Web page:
Don’t Decorate Alone, Ask for Help
The last thing you want is to be injured for the holidays or any special event. If something does happen, you want someone to be around to help you or call for help. Make sure to not let your family decorate alone as well.
Offer to help out, especially if they’re elderly. Enlist the help of family or friends when it comes time to hang Christmas lights. Not only can this make the task more exciting, but it also allows the opportunity to take breaks when your spine pain is flaring up.
When you are worried that a certain task may be too much for your back, ask for help. This can prevent any injuries to your spine and make hanging Christmas lights a bonding experience.
Check Your Ladder Before You Use It
Place the ladder on solid, even ground when using a ladder to hang your decorations, make sure to position it properly. Make sure none of the rungs are broken and that you don’t exceed the recommended weight limit. Also, make sure the rungs are dry before you climb.
Use the 4-to-1 rule: for every four feet of height you have to climb, move the base one foot away from the wall. And have someone hold it steady for you.
Keep Kids Safe on the Ground
Kids will want to help you decorate, but they’re better off handing you tools or holding the ladder.
A ladder that is not angled correctly could lead to a fall that could injure your back and exacerbate your spine pain. According to the Environmental Health, Safety, and Risk Management Department, a ladder should be placed at a 75-degree angle against the side of your home to be used safely and avoid falls.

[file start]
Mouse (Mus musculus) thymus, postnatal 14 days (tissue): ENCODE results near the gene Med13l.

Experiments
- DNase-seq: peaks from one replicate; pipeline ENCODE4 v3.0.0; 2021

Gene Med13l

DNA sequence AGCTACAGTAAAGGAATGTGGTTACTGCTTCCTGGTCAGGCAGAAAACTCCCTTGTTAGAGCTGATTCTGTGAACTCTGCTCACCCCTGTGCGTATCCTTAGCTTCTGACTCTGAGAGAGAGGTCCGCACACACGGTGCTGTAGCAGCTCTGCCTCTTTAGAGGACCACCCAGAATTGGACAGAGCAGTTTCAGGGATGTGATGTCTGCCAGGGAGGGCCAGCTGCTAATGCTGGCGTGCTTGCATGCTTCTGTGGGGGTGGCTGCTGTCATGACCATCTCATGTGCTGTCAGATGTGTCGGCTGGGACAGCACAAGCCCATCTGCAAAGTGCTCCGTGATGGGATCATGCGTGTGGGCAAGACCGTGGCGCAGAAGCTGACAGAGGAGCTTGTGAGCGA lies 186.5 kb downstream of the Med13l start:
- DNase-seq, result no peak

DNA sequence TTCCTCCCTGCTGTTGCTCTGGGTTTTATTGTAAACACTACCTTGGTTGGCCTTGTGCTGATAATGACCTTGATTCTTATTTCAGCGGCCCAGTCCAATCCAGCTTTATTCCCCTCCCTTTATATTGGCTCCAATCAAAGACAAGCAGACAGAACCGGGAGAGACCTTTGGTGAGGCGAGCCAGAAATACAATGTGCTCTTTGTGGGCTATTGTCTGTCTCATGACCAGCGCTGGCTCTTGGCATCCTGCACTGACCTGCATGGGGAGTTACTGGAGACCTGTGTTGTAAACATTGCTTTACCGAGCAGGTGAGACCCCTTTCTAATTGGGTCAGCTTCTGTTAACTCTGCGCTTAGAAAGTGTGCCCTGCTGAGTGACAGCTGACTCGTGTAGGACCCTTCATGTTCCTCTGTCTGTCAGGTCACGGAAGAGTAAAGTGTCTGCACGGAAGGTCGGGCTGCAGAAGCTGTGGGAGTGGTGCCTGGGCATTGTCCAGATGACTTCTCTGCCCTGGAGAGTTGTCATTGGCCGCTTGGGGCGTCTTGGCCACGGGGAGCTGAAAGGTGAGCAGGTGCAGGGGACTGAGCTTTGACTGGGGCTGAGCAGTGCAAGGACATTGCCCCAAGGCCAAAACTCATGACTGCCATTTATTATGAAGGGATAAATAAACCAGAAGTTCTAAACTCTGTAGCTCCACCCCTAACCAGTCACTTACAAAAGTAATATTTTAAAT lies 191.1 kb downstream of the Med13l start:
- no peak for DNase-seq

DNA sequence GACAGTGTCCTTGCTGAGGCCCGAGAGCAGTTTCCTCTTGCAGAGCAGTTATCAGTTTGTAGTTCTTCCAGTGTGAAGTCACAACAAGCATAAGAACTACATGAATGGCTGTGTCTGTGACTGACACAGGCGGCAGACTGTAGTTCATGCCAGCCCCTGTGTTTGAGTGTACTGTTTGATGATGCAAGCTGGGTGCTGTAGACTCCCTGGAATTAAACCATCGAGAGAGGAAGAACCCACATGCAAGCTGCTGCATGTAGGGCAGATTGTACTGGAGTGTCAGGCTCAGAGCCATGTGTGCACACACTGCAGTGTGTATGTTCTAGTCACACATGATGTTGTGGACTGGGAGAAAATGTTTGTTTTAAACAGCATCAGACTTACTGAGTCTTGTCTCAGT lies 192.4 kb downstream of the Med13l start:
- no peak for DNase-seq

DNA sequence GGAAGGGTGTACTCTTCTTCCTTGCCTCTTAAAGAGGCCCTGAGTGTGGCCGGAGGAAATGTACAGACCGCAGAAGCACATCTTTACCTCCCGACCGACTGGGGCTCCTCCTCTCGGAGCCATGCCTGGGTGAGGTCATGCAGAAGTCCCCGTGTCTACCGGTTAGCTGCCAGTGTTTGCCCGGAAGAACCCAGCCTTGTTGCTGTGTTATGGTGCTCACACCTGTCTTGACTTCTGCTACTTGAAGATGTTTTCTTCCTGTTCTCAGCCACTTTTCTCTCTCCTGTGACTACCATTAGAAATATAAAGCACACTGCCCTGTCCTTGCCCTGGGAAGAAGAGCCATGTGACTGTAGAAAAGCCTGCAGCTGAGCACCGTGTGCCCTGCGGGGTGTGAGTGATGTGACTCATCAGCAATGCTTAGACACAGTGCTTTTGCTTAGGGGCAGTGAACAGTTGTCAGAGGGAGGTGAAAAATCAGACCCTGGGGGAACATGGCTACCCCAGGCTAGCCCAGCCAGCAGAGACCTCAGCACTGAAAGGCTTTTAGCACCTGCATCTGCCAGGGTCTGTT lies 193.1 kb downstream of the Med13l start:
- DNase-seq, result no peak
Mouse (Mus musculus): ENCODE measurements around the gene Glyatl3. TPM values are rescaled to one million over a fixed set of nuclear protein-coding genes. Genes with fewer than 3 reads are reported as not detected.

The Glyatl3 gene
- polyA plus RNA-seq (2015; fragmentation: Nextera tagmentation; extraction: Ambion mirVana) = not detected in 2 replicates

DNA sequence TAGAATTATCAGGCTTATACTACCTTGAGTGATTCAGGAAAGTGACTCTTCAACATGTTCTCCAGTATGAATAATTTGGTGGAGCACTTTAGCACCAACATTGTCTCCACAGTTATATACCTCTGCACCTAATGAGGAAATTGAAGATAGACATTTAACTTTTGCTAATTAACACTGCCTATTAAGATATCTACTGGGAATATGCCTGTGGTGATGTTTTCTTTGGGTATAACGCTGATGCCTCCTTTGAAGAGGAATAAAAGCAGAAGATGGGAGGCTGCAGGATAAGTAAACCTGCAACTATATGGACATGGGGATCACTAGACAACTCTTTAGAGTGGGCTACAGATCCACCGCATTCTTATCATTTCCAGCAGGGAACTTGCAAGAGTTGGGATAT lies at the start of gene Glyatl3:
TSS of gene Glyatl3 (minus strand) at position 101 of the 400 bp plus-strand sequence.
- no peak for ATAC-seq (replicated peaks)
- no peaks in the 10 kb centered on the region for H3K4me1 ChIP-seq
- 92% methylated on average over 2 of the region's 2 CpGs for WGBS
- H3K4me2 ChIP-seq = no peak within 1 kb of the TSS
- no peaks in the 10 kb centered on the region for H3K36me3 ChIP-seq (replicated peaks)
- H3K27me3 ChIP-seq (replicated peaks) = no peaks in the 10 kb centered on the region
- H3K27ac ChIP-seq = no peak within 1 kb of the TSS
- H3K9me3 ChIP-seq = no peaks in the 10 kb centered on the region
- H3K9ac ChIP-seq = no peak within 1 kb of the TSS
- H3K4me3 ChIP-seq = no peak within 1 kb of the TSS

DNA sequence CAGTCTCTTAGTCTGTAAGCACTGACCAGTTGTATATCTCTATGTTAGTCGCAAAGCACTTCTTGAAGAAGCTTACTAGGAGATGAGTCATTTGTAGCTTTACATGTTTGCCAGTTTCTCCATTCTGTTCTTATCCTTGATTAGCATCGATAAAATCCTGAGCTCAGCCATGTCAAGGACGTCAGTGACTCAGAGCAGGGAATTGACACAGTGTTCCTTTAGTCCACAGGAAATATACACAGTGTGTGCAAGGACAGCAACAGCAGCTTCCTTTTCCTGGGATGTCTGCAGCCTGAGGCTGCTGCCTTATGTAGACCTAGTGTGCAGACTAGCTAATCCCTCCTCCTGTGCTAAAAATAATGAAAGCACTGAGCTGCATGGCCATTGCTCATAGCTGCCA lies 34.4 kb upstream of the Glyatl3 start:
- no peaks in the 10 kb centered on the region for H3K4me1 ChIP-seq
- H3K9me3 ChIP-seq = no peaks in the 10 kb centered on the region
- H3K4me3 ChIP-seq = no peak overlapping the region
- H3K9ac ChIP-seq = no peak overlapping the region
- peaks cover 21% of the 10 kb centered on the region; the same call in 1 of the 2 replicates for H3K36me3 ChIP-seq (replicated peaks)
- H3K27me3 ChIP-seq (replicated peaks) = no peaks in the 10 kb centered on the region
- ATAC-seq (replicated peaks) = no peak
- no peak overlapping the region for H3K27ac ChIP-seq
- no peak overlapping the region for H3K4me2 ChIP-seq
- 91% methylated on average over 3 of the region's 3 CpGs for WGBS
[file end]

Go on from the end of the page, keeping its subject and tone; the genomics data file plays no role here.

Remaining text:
Get Plenty of Rest and Take Breaks
A lack of sleep is hypothesized to contribute to chronic pain. By getting plenty of sleep the night before you plan to hang your decorations, you can ensure your body and spine are up to the task. This can help reduce pain on the spine when you’re reaching and climbing on ladders.
While you may feel as though you can’t wait to get your decorations hung and ready to light up your house, it is important to take breaks to allow your spine to recuperate. This allows the body to release stress and tension that may build while reaching, tugging, and pulling on various items. If you suffer from pain, swelling, or stiffness in the joints it is especially important when your pain symptoms are bothering you, as continuing your activity could lead to injury or further pain symptoms.
Whether you are a first-time patient or have had an experience with us, you will find our office to be a welcoming atmosphere of people who care. Remember, injuries that are improperly treated or neglected can worsen as time passes, possibly even causing permanent disabilities or conditions.
Give us a call today and make an appointment for you and your family. We look forward to the opportunity of providing you with an excellent level of service, a friendly and warm office, and a doctor that is as motivated about your unlimited health potential as you are.